OBJECTIVE

In the emergency department, hyperglycemic patients are screened for diabetic ketoacidosis (DKA) via a urine dipstick. In this prospective study, we compared the test characteristics of point-of-care β-hydroxybutyrate (β-OHB) analysis with the urine dipstick.

RESEARCH DESIGN AND METHODS

Emergency-department patients with blood glucose ≥250 mg/dL had urine dipstick, chemistry panel, venous blood gas, and capillary β-OHB measurements. DKA was diagnosed according to American Diabetes Association criteria.

RESULTS

Of 516 hyperglycemic subjects, 54 had DKA. The urine dipstick had a sensitivity of 98.1% (95% CI 90.1–100), a specificity of 35.1% (30.7–39.6), a positive predictive value of 15% (11.5–19.2), and a negative predictive value of 99.4% (96.6–100) for DKA. Using the manufacturer-suggested cutoff of >1.5 mmol/L, β-OHB had a sensitivity of 98.1% (90.1–100), a specificity of 78.6% (74.5–82.2), a positive predictive value of 34.9% (27.3–43), and a negative predictive value of 99.7% (98.5–100) for DKA.

CONCLUSIONS

Point-of-care β-OHB and the urine dipstick are equally sensitive for detecting DKA (98.1%). However, β-OHB is more specific (78.6 vs. 35.1%), offering the potential to significantly reduce unnecessary DKA work-ups among hyperglycemic patients in the emergency department.

Rapid and accurate identification of patients with diabetic ketoacidosis (DKA) is critical but is complicated by the fact that DKA only affects a small percentage of the total number of patients with hyperglycemia (1,2). Current clinical practice in the emergency department is to screen hyperglycemic patients with a urine dipstick for ketones and conduct a laboratory evaluation for DKA on patients whose results screen positive (3). Although the urine dipstick is easily accessible, inexpensive, rapid, and has excellent sensitivity for DKA, its poor specificity (estimated at <50%) results in a large number of false-positive tests and unnecessary work-ups (4). This has led the American Diabetes Association (ADA) to discourage using the urine dipstick and encourage using serum ketones for DKA screening (5). The development of point-of-care β-hydroxybutyrate (β-OHB) devices has made following these ADA recommendations feasible in the emergency department (6). The goal of this prospective study was to compare the test characteristics of a point-of-care β-OHB meter with the urine dipstick for screening for DKA at emergency-department triage.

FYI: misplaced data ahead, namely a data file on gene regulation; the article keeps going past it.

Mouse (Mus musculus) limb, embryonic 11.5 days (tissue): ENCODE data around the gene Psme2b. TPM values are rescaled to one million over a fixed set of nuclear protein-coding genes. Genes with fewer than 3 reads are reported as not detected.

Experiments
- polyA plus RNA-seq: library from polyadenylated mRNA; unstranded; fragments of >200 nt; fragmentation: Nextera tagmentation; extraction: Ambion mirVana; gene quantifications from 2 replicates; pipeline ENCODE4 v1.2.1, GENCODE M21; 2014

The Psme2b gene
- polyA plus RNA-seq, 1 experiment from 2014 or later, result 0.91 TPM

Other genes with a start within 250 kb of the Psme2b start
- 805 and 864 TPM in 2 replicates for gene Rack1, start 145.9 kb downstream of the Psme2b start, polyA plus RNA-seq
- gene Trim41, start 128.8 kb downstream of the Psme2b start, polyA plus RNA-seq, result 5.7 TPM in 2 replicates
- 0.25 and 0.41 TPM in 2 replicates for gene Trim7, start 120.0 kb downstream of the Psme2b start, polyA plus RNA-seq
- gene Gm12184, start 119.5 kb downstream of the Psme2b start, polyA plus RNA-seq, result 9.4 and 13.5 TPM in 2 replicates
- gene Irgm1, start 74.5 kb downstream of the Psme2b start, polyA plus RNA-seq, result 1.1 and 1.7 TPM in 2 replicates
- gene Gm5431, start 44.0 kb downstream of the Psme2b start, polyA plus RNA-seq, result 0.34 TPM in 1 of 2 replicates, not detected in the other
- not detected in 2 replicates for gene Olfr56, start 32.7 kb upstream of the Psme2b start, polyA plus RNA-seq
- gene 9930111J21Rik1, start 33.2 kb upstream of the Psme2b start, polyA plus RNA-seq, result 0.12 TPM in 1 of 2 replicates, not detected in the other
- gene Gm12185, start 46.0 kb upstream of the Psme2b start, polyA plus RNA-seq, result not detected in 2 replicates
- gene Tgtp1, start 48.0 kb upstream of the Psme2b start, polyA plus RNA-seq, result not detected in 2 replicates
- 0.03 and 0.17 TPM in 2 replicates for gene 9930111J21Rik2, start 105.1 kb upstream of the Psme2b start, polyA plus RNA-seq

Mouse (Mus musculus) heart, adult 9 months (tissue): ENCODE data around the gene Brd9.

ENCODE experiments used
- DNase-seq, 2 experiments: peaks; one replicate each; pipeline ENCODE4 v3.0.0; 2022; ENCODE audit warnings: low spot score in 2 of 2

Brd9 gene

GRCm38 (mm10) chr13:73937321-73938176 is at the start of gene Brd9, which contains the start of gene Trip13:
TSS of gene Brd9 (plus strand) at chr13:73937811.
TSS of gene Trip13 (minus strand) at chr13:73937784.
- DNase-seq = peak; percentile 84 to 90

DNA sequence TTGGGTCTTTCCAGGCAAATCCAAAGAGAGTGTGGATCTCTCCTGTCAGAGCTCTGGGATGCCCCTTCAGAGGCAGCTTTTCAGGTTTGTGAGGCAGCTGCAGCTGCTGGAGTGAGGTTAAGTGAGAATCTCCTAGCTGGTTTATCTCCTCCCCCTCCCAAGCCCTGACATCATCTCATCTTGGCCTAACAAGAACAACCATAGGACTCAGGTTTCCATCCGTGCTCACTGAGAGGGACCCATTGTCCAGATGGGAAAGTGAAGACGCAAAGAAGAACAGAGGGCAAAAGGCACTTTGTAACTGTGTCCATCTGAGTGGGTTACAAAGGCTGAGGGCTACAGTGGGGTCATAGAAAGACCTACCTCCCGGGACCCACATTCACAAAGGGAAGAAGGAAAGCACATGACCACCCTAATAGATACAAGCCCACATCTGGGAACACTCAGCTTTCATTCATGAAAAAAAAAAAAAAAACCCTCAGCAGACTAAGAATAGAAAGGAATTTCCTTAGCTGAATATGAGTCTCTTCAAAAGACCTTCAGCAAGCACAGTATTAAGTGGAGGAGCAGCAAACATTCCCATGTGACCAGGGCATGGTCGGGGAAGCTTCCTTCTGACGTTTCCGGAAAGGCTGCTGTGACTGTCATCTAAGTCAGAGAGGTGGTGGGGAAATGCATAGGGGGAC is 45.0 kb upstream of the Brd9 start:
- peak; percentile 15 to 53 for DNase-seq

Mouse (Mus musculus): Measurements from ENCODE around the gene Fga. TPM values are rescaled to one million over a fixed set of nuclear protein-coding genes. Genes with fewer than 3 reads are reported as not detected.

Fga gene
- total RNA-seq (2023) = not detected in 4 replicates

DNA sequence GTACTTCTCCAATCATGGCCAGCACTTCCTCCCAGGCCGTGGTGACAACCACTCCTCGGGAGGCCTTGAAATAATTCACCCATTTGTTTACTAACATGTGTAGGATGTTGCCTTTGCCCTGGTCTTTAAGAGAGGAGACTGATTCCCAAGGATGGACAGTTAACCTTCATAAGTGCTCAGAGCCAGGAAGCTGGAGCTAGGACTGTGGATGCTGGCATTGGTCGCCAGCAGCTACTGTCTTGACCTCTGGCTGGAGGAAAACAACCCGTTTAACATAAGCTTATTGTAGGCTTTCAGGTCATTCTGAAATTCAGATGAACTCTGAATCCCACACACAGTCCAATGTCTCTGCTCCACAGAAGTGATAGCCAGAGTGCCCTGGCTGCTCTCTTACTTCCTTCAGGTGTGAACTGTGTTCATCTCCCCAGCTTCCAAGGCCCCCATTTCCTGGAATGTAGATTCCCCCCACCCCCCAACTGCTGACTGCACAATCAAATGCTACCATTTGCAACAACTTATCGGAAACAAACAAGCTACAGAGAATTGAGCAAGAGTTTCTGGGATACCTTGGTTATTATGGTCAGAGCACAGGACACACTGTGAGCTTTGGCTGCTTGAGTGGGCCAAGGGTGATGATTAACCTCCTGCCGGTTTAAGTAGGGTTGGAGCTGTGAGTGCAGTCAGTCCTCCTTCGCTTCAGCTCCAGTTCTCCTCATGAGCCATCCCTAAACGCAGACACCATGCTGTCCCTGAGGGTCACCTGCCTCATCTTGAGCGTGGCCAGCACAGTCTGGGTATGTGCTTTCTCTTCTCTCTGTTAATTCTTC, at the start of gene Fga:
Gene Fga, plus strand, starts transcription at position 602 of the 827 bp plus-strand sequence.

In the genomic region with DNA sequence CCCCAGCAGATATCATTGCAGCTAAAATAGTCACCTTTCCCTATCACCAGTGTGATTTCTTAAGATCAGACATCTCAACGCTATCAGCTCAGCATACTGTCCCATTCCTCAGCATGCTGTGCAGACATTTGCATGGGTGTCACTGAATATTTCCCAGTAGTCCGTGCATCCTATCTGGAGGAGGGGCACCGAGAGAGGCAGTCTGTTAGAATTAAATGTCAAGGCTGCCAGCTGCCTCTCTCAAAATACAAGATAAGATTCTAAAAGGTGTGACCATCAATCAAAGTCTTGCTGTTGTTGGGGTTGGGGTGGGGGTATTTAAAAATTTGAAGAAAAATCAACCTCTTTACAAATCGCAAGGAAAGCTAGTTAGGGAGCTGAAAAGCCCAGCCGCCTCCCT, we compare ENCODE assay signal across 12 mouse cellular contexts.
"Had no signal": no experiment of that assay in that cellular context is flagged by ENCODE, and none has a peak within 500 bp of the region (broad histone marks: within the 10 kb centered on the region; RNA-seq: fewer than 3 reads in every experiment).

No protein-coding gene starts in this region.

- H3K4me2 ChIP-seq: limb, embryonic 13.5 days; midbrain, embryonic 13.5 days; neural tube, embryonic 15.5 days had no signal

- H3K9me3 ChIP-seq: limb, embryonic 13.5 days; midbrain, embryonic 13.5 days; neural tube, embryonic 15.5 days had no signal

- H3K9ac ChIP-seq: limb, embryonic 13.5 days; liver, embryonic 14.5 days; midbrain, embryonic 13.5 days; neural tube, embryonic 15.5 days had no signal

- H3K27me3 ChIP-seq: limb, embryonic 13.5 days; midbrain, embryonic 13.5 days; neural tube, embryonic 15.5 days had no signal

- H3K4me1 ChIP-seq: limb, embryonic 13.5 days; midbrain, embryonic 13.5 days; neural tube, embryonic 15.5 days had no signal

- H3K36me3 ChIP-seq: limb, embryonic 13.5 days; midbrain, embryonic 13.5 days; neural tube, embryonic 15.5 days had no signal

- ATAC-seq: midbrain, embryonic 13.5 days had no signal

Setting

This prospective, observational study was conducted at a large, urban emergency department. Institutional review board approval was obtained, and study participants provided written informed consent. The cohort studied represents a convenience sample of emergency-department patients with triage capillary blood glucose ≥250 mg/dL enrolled on 320 individual days over a 2-year period based on research-assistant availability. Subjects were excluded if they were 1) critically ill, 2) in police custody, 3) suffering from acute psychosis, or 4) unable to give informed consent.

Study procedures and data collection

Included patients had a urine dipstick (Siemens Multistix 10SG) for ketones (recorded as positive or negative), a serum chemistry panel, a venous blood gas to determine serum pH, and a point-of-care capillary β-OHB measurement (Precision Xtra meter; Medisense/Abbott Laboratories). DKA was defined according to the following ADA criteria: serum glucose ≥250 mg/dL; anion gap >10 mmol/L; carbon dioxide ≤18 mmol/L; and pH ≤7.30 (7). Subjects’ race, ethnicity, age, sex, previous history of diabetes, and insulin use were recorded.